Netflix has categorized Bo Burnham’s latest special, Inside, as a “comedy,” which is outrageous because it’s clearly the horror movie of the year. I don’t know whether anything has scared me as much recently as watching all 90 minutes; it felt like peering into my own rotting core, my hand wrapped around a phone with every single social media app open. Inside has been praised as a rare decent piece of pandemic-inspired entertainment, but it’s also a nightmare about the internet, a tool we can’t escape and all seem to hate.
Inside is Burnham’s fifth special. His first two Weird Al–esque offerings, a 2009 Comedy Central Presents episode and 2010’s Words, Words, Words, relied largely on musical wordplay. 2013’s what. and 2016’s Make Happy started to push in the direction of Inside: he sang more earworms, but the content became a little more political, a bit more bleak, and a lot funnier. (Make Happy’s “Straight White Man” continues to be the best explanation for what, exactly, straight white men want, which is: everything.)
As the title suggests, Inside is shot in a single room in Burnham’s home, and Burnham is the sole writer, director, performer, editor, cinematographer, and musician. After experiencing panic attacks during his last live tour, he had stopped doing live comedy altogether. He was ready to start again in January 2020, but as he says in Inside, “The funniest thing happened.” The special is a cautionary tale about spending so much time online that you lose your sense of self, your mental health reaches a new all-time low (an “ATL,” as Burnham calls it), and you stop being able to relate to people in person. It’s also the natural conclusion of what might happen to your brain if you log on at 16 — as Burnham did, getting his start on YouTube in 2006 with clever songs and self-aware parodies.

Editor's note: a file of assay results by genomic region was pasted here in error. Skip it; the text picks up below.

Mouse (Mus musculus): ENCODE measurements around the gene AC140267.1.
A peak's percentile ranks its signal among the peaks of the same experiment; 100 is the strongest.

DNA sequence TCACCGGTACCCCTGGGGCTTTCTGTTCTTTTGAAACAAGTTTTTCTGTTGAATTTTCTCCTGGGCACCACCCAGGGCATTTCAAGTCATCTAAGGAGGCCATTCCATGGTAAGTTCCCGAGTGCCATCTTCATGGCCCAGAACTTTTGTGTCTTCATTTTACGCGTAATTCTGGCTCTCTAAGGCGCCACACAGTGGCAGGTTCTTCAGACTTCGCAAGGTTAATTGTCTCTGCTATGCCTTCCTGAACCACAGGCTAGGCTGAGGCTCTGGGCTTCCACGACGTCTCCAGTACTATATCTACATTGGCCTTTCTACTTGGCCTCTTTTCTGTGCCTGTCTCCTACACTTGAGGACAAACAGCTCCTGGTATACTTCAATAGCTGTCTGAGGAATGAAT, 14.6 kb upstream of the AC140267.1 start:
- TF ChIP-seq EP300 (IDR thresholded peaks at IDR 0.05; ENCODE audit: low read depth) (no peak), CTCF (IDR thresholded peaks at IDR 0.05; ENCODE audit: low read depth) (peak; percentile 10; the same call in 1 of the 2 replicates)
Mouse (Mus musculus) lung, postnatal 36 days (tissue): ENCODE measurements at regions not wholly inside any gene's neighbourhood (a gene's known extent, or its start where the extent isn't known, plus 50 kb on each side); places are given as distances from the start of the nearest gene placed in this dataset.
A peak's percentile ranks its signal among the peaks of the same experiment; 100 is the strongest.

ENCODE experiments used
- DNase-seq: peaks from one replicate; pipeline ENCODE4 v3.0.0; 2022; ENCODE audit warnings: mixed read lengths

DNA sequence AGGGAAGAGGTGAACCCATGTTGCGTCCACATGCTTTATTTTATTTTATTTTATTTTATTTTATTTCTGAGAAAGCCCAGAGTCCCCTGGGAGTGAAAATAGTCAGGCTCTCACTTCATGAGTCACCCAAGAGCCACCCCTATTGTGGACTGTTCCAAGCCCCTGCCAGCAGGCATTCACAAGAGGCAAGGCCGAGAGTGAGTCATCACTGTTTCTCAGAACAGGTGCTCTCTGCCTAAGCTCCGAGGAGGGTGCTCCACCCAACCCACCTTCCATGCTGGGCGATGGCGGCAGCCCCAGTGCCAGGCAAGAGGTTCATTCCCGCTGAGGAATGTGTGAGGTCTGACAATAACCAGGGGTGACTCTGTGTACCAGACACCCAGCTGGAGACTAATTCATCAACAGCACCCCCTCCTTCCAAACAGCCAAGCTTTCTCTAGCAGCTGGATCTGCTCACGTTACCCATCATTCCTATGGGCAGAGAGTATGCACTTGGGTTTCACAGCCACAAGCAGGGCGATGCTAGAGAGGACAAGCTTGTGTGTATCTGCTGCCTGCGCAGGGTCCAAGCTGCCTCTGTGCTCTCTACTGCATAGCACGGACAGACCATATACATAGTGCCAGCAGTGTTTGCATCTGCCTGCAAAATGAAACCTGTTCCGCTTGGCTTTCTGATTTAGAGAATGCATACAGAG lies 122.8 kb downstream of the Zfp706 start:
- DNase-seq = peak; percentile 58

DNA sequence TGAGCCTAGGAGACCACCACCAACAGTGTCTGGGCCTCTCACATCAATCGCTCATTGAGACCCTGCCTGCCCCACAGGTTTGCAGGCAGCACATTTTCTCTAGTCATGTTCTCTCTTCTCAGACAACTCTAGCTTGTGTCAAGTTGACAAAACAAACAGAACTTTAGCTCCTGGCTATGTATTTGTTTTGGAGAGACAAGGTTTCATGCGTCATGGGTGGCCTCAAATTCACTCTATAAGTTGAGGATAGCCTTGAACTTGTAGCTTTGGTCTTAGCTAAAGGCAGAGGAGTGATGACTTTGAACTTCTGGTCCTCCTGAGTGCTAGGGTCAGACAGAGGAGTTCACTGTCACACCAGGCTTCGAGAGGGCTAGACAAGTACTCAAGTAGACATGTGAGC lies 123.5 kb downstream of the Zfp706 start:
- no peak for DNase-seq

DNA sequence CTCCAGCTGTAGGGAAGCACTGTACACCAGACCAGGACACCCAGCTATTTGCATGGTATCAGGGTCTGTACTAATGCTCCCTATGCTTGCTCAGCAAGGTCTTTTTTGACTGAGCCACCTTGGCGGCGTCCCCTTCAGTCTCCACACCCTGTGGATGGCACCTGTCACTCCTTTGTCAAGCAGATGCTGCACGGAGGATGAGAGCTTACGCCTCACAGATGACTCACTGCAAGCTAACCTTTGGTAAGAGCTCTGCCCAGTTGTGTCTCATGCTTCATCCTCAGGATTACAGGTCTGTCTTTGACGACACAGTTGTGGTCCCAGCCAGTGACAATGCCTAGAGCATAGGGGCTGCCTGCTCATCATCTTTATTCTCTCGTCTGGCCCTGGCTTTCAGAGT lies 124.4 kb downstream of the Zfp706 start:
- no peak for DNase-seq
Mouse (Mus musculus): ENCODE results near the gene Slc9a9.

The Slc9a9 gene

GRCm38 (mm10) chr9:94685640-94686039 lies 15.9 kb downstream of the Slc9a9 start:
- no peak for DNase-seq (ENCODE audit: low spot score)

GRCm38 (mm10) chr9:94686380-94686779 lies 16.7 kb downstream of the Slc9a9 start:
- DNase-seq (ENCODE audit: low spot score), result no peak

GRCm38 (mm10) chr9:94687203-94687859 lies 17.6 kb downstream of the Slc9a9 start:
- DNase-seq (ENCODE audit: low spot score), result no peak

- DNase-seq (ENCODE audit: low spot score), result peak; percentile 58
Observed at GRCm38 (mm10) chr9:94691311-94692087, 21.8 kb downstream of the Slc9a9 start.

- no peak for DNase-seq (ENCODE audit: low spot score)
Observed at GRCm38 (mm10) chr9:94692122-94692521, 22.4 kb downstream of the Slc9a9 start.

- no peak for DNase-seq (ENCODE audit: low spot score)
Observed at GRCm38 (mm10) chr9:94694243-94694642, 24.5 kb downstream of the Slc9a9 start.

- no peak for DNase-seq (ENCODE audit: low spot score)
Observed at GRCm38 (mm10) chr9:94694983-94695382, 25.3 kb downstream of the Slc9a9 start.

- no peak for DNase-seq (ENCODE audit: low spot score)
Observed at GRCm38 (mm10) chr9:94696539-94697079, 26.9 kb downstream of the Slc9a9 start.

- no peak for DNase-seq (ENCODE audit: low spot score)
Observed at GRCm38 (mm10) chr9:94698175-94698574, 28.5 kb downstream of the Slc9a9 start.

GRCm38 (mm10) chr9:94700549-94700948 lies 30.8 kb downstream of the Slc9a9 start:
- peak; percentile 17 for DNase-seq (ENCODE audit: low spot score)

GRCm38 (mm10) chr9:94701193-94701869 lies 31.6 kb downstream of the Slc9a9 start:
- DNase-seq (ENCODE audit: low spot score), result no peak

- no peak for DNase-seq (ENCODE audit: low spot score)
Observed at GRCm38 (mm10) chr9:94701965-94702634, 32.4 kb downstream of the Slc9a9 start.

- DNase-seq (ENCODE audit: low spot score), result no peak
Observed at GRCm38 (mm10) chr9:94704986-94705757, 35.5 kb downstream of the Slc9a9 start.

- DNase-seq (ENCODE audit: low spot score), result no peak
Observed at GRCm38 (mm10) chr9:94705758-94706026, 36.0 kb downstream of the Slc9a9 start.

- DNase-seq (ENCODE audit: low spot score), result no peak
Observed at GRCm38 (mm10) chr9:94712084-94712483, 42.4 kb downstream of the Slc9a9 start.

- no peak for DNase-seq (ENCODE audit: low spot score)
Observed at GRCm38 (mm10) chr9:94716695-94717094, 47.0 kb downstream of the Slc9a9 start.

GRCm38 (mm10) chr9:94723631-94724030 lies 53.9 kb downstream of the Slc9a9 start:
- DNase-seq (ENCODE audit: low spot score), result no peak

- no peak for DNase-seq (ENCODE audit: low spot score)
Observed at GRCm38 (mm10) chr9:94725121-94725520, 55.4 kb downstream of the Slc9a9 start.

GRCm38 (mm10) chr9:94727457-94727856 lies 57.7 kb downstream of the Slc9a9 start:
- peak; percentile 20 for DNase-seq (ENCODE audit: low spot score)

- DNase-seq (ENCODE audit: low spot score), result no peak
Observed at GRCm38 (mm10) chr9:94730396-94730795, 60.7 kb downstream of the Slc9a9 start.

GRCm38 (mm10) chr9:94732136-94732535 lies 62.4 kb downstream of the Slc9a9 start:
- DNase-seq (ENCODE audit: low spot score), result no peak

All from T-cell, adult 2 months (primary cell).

The first half of the special offers a few gems that are purely ha-ha funny, as opposed to OK-wow-yikes funny, like the strangely romantic song he sings about FaceTiming with his mother (and screaming at her to take her thumb off the fucking camera). The second half, on the other hand, is like watching someone’s fever dream. ”Welcome to the Internet” made me feel like I had taken a tab of particularly bad acid, while Burnham sang, “Could I interest you in everything, all of the time?” Most of the special is about the internet, from its two brief and goofy odes to Jeff Bezos to the legitimately gutting “That Funny Feeling,” which catalogs all the things that make Burnham feel despair: “Carpool Karaoke, Steve Aoki, Logan Paul / A gift shop at the gun range, a mass shooting at the mall.”